When John Cage Composed in Words

Published in: January-February 2017 issue.



selected-letters-of-john-cageThe Selected Letters of John Cage
Edited by Laura Kuhn
Wesleyan U. Press. 651 pages, $40


ONE OF THE MOST eclectic artists of the 20th century was avant-garde composer John Cage, who was also a philosopher, a visual artist, and a writer. Cage transformed modernist æsthetics with his embrace of randomness, chance operations, and early adoption of technology in his artistic practice. And silence: in his composition 4’33” (1952), musicians sit in silence and do not intentionally make sounds for four minutes and 33 seconds.

My path crossed with John Cage’s a few times. Once, while I was on tour in the mid-1980s with the Trisha Brown Dance Company in France, I sat in a hotel lobby with him and watched the French Open on television, and then shared a taxi with him to the theater. On the drive over, he repeatedly cranked the car window up and down, amused by its squeaky sounds.

In 1990, when I worked at the Walker Art Center, I invited Cage to do a reading to celebrate the opening of the Jasper Johns: Printed Symbols exhibition. He had written about Johns earlier in his career, and for this performance he randomly rearranged his text utilizing his computer, and presented the resulting concatenation. We had gotten a request for ASL interpretation. Cage was concerned, warning the interpreter that the speech did not really make any linear sense. During his performance, he repeatedly stopped and watched the interpreter, who, of course, also stopped. The bemused Cage then continued reading. Afterward, Margaret Leng Tan performed some of Cage’s compositions on a toy piano.

john-cage         While his public artistic persona was expansive, Cage was reticent about his private life. When asked about his relationship with his life partner, the great choreographer Merce Cunningham, he would often politely reply: “I do the cooking, and he does the dishes.” While openly gay, neither of them chose to discuss their homosexuality publicly.

However, The Selected Letters of John Cage, which includes more than 500 letters, brings readers intimately into his personal life, beginning in the 1930s, when he was a seventeen-year-old dropout traveling in Europe and Algeria, to shortly before his death in 1992. His affable nature resonates throughout this luminous collection and gives the reader insight into his prodigious intellectual and artistic pursuits. We read his pleas as a fledgling music student to study with Arnold Schoenberg, acquire expertise on Erik Satie and Virgil Thomson’s music, and build relationships with Morton Feldman, Lou Harrison, Henry Cowell, and other emerging mavericks. These composers performed each others’ works in concert and often wrote about each other, since few critics understood the new æsthetic frontiers they were exploring.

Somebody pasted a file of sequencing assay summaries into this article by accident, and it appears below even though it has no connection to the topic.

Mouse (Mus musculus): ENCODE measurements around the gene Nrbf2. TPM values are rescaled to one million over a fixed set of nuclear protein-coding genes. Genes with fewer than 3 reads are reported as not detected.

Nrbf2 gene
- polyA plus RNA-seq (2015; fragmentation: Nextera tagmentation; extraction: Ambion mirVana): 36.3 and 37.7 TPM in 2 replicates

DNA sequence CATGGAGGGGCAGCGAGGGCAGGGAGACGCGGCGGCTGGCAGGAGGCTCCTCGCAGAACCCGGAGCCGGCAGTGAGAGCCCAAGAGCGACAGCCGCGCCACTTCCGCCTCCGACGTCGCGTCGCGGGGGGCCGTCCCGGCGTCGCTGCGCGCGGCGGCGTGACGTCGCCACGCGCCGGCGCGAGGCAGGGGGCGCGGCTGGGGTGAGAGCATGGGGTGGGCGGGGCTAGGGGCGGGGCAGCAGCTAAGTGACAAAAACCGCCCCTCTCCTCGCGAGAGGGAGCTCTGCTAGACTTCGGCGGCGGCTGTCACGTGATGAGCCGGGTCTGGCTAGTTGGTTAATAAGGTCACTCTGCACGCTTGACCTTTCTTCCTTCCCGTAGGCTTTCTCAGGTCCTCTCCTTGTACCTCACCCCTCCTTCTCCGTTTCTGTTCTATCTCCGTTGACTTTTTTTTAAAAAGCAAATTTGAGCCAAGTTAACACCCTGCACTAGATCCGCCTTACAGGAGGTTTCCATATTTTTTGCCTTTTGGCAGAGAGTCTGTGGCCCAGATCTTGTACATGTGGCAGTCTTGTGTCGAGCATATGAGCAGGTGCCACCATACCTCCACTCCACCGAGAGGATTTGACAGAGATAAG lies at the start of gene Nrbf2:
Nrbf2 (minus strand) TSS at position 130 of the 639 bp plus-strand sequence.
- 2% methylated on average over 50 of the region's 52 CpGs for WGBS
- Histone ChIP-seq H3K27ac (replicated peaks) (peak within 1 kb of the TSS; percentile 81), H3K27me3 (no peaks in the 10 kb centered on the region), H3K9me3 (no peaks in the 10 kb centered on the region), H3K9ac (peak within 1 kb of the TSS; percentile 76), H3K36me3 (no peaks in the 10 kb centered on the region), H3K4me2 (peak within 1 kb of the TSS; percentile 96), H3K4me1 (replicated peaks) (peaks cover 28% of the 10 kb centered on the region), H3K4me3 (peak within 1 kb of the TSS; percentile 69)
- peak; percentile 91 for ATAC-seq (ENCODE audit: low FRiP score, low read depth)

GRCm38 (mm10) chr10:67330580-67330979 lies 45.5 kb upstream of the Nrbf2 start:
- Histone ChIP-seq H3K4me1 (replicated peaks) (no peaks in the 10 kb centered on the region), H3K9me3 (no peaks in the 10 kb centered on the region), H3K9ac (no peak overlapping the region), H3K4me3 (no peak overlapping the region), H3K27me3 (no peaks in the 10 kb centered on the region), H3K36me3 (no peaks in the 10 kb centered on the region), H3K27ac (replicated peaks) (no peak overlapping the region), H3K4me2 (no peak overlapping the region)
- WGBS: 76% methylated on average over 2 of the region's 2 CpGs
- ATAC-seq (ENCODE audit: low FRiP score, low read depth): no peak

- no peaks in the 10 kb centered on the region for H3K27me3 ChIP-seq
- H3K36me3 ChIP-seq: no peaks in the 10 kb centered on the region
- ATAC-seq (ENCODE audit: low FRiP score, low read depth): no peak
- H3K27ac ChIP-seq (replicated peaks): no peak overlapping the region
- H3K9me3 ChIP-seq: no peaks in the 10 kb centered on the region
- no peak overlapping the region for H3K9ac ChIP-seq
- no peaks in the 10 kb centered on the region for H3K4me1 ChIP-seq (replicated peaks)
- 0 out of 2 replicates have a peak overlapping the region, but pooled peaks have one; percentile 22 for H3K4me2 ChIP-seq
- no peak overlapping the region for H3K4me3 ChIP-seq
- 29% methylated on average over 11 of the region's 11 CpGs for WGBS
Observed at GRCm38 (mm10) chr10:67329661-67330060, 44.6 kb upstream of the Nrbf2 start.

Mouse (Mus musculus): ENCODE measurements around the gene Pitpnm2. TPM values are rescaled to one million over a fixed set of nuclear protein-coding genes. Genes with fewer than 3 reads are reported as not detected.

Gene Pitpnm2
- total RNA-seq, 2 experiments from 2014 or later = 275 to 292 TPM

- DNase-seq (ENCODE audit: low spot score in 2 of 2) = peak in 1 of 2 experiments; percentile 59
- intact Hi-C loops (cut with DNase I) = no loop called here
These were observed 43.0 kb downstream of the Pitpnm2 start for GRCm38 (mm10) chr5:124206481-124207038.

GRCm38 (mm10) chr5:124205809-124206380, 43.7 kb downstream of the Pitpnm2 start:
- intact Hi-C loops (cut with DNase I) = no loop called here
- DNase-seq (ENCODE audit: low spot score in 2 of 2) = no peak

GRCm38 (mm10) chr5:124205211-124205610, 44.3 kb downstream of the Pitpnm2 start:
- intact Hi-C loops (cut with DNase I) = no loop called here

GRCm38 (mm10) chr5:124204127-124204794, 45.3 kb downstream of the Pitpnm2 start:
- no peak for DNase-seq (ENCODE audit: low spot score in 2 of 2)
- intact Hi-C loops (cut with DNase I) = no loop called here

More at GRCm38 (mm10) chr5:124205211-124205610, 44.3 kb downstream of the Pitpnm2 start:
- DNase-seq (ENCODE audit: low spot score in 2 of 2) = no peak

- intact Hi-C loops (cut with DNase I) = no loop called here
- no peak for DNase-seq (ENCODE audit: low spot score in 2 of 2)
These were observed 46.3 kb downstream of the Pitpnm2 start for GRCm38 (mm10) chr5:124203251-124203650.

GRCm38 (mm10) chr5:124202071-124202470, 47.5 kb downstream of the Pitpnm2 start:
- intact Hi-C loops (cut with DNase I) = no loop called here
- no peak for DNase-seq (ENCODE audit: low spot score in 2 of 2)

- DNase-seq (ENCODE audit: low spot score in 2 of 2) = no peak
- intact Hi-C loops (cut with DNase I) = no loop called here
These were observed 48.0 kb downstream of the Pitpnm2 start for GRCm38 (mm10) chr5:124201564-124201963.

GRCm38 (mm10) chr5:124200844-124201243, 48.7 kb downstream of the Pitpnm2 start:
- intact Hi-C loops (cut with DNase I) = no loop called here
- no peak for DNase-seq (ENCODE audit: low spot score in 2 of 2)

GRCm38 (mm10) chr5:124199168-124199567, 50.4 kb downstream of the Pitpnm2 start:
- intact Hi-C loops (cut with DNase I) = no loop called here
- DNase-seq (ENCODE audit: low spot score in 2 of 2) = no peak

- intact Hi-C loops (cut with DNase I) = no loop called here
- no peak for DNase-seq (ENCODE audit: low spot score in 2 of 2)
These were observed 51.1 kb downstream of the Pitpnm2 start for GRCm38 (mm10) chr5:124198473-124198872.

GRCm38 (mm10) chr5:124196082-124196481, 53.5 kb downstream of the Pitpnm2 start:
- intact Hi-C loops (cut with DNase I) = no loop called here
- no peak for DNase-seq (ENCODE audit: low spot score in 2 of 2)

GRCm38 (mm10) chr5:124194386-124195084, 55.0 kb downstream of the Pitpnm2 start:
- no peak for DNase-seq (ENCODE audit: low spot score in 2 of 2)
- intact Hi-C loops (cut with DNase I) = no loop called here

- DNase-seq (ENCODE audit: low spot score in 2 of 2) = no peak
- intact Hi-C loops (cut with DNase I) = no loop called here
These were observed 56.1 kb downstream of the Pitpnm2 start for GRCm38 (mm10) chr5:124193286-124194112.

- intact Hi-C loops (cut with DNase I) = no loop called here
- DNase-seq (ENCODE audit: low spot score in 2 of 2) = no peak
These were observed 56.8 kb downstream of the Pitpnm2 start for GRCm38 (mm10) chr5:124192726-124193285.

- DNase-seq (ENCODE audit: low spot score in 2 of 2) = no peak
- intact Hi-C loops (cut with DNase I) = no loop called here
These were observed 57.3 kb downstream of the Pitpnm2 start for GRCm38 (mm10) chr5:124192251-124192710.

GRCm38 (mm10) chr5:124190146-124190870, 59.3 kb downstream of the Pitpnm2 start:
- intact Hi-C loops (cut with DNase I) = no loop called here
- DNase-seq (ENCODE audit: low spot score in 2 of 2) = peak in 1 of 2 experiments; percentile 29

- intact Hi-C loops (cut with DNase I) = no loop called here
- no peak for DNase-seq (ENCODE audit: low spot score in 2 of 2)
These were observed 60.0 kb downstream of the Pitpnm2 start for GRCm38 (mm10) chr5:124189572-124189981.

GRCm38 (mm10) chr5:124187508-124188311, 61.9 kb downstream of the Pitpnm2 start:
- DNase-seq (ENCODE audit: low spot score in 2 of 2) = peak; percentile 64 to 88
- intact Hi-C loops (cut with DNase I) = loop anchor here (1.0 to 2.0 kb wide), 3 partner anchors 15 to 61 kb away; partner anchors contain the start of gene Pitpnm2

Frustration is present in Cage’s missives to orchestra and museum directors around the world as he struggles to earn a living and be taken seriously as a composer. For decades, he was his own booking agent and personally asked people to help underwrite his concerts. He struggled valiantly to establish a center for new music at Cornish School, Bennington College, and Mills College—all to no avail. Tellingly, he wrote to young a composer: “I never made enough money [from my music]to live on until I was fifty. Interrupted my music in order to do odd jobs in order to eat, etc.”

Throughout his life, Cage remained a cultural omnivore. Interwoven into Selected Letters are comments that reveal how his life and art were informed by his study of the I Ching and Zen Buddhism, his burgeoning interest in mushrooms (making him an amateur mycologist), and his embrace of a macrobiotic diet. He aspired to have “all distinctions between art and life removed.” His blending of Eastern and Western artistic traditions placed him at the center of the American avant-garde of the 1950s and ’60s.

Cage’s early notes to Merce Cunningham are beautifully innocent. “I think of you all the time and therefore have little to say that would not embarrass you, for instance my first feeling about the rain was that it was like you. … I would like to measure my breath in relation to the air between us.” Cage became musical director for the Merce Cunningham Dance Company, and together they disrupted prevailing notions of modern music and dance. Aiding their revolution were visual artists Jasper Johns and Robert Rauschenberg, often collaborators on scenic and costume elements.

These relationships, and the masterpieces they created, are gloriously annotated throughout the book. And Cage did so much more than music for the Cunningham dance company. Early letters show him writing to festival promoters to book engagements, sending fundraising appeals to donors and funding agencies, and pleading with fellow artists to donate artwork to make up shortfalls from touring.

Cage’s persistence, entrepreneurship, and unequivocal questioning of the status quo could serve as inspiration for today’s artists who are struggling to forge a career. Ever the anarchist, Cage stated: “I think my activity in the arts is analogous to political activity. It gives an instance of how to change things radically.” The letters in this volume illuminate his creative processes and shed light on how he became a multifaceted artist who has influenced several generations of composers and other artists.


John R. Killacky is executive director of the Flynn Center for the Performing Arts in Burlington, VT.